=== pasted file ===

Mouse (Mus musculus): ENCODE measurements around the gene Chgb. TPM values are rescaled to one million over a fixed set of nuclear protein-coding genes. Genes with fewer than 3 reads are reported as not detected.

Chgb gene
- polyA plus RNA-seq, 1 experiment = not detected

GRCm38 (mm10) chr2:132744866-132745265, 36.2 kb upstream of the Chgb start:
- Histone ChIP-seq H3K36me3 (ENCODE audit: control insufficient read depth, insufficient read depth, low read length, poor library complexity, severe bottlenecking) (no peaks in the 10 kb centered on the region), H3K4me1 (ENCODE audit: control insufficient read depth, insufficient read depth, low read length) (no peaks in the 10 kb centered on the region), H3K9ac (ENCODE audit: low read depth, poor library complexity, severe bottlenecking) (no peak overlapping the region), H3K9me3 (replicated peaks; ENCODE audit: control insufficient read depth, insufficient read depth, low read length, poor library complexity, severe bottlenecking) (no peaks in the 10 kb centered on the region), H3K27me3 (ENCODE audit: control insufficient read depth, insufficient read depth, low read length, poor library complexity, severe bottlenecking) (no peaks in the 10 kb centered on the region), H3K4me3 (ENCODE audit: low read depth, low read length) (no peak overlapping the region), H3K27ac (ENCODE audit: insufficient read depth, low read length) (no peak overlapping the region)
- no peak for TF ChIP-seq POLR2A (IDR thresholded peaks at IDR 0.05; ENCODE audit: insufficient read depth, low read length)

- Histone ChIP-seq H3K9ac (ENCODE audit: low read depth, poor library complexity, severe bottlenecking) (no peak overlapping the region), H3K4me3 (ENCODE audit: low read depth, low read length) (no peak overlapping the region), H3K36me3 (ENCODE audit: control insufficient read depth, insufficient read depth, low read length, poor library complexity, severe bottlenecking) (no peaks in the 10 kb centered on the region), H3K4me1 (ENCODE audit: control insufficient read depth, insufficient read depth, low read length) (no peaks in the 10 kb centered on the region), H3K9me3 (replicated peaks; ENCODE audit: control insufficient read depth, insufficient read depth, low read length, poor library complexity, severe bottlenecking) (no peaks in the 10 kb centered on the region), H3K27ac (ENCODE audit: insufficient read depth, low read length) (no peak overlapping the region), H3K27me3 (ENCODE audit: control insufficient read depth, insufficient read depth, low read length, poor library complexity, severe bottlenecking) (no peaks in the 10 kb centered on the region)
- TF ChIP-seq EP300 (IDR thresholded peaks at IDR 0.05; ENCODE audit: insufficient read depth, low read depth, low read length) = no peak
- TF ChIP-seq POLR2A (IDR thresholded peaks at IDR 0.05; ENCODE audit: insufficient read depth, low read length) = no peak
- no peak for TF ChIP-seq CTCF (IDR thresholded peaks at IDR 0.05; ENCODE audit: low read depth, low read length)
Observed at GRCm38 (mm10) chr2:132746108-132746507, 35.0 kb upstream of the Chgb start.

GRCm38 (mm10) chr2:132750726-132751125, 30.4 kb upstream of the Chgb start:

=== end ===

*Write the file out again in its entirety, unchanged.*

Mouse (Mus musculus): ENCODE measurements around the gene Chgb. TPM values are rescaled to one million over a fixed set of nuclear protein-coding genes. Genes with fewer than 3 reads are reported as not detected.

Chgb gene
- polyA plus RNA-seq, 1 experiment = not detected

GRCm38 (mm10) chr2:132744866-132745265, 36.2 kb upstream of the Chgb start:
- Histone ChIP-seq H3K36me3 (ENCODE audit: control insufficient read depth, insufficient read depth, low read length, poor library complexity, severe bottlenecking) (no peaks in the 10 kb centered on the region), H3K4me1 (ENCODE audit: control insufficient read depth, insufficient read depth, low read length) (no peaks in the 10 kb centered on the region), H3K9ac (ENCODE audit: low read depth, poor library complexity, severe bottlenecking) (no peak overlapping the region), H3K9me3 (replicated peaks; ENCODE audit: control insufficient read depth, insufficient read depth, low read length, poor library complexity, severe bottlenecking) (no peaks in the 10 kb centered on the region), H3K27me3 (ENCODE audit: control insufficient read depth, insufficient read depth, low read length, poor library complexity, severe bottlenecking) (no peaks in the 10 kb centered on the region), H3K4me3 (ENCODE audit: low read depth, low read length) (no peak overlapping the region), H3K27ac (ENCODE audit: insufficient read depth, low read length) (no peak overlapping the region)
- no peak for TF ChIP-seq POLR2A (IDR thresholded peaks at IDR 0.05; ENCODE audit: insufficient read depth, low read length)

- Histone ChIP-seq H3K9ac (ENCODE audit: low read depth, poor library complexity, severe bottlenecking) (no peak overlapping the region), H3K4me3 (ENCODE audit: low read depth, low read length) (no peak overlapping the region), H3K36me3 (ENCODE audit: control insufficient read depth, insufficient read depth, low read length, poor library complexity, severe bottlenecking) (no peaks in the 10 kb centered on the region), H3K4me1 (ENCODE audit: control insufficient read depth, insufficient read depth, low read length) (no peaks in the 10 kb centered on the region), H3K9me3 (replicated peaks; ENCODE audit: control insufficient read depth, insufficient read depth, low read length, poor library complexity, severe bottlenecking) (no peaks in the 10 kb centered on the region), H3K27ac (ENCODE audit: insufficient read depth, low read length) (no peak overlapping the region), H3K27me3 (ENCODE audit: control insufficient read depth, insufficient read depth, low read length, poor library complexity, severe bottlenecking) (no peaks in the 10 kb centered on the region)
- TF ChIP-seq EP300 (IDR thresholded peaks at IDR 0.05; ENCODE audit: insufficient read depth, low read depth, low read length) = no peak
- TF ChIP-seq POLR2A (IDR thresholded peaks at IDR 0.05; ENCODE audit: insufficient read depth, low read length) = no peak
- no peak for TF ChIP-seq CTCF (IDR thresholded peaks at IDR 0.05; ENCODE audit: low read depth, low read length)
Observed at GRCm38 (mm10) chr2:132746108-132746507, 35.0 kb upstream of the Chgb start.

GRCm38 (mm10) chr2:132750726-132751125, 30.4 kb upstream of the Chgb start: